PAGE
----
Don’t Use ‘Relatable’ As An Excuse


Eight years ago I wrote a blog post about how to handle an unexpected webinar problem with grace and good humor. Near the end, I wrote:

“Give your audience credit. They know that life is not always perfect.”

That remains true. But I am seeing an alarming new trend that warps this idea into an excuse for bad practices and laziness. It’s usually couched in terms of being “relatable.” As in, “Your audiences don’t want to watch some slick, polished performance. They are more comfortable seeing you as a relatable person, casually conversing with them.”

Now that’s true as far as it goes. Authenticity counts for a lot. If you simply read a paragraph of marketing-speak at your webinar audience, they sense the artificiality of it and tune out. If you declaim a speech with no attention to – and involvement with – your webinar audience, they get bored and tune out. They are perfectly comfortable with the occasional imperfectly phrased sentence in a conversation.

But the modern trend goes WAYYYYY beyond that.

I regularly see presenters who have obviously not practiced even a single run-through of their presentation out loud from start to end. They don’t know exactly what they want to say and how they want to say it. They express surprise at their own slides as each is displayed. They sit in front of a poorly-framed webcam with poor lighting, a messy room behind them, and unprofessional clothes, grooming, and posture. They have not even attempted to get clean, clear, reliable audio.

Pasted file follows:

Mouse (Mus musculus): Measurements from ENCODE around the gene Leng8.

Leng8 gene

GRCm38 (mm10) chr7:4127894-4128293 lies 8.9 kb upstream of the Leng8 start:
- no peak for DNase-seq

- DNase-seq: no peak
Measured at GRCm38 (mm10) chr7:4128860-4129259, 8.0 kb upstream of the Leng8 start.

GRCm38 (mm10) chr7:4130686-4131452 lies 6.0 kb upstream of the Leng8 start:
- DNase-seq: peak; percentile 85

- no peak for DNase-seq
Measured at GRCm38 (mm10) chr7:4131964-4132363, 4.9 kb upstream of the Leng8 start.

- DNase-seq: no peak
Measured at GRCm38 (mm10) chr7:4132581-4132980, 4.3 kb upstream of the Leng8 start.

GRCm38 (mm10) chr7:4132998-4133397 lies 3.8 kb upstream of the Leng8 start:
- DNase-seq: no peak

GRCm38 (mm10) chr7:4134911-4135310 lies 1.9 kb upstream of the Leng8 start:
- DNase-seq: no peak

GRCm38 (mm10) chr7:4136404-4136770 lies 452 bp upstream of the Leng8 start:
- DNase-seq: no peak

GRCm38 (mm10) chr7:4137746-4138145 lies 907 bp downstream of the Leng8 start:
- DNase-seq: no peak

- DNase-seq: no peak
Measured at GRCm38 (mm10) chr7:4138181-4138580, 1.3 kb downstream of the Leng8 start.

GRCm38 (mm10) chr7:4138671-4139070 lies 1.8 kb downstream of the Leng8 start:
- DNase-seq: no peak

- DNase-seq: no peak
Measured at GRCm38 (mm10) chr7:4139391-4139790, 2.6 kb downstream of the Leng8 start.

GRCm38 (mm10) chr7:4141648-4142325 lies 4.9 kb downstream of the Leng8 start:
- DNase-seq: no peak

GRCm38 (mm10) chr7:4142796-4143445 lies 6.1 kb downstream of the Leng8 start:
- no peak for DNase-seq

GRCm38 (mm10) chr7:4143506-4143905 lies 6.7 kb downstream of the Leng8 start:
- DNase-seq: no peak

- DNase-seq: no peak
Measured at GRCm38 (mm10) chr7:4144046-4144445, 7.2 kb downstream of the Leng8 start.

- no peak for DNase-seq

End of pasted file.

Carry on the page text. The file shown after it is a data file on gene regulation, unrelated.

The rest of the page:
“It’s okay. I don’t want to look too polished and slick. Audiences relate to a more informal look.”

No. No. And again no. You have moved beyond the original tenet into a cheap excuse for laziness and a lack of respect for your attendees. Audiences respect, appreciate, and are more receptive towards you and your message when there is some indication that it was valuable enough for you to pay attention to how your audience takes in the content.

They want the reassuring signals that this mattered to YOU first and that you cared enough to think about how it would come across to THEM.

Rehearsal does not breed inauthenticity… It gives you the comfort and confidence you need in order to bring personality and spontaneity into the live delivery without mangling your message.

A clean visual background, enough lighting to see your face, and a collared shirt rather than a hoodie do not turn you into a slick, untrustworthy snake oil huckster. They just indicate that you are treating this online session as something more significant than a casual Facetime message to your sibling.

Stop with the excuses. Get your act together and treat a webinar presentation as something deserving of a bit of extra setup and preparation. Remember that one of the aspects of authenticity is showing that you authentically care enough about the value of your message to make it worth the effort to create something that your audience will want to watch and listen to.


Online enterprenuer. Lean leadership consultant.

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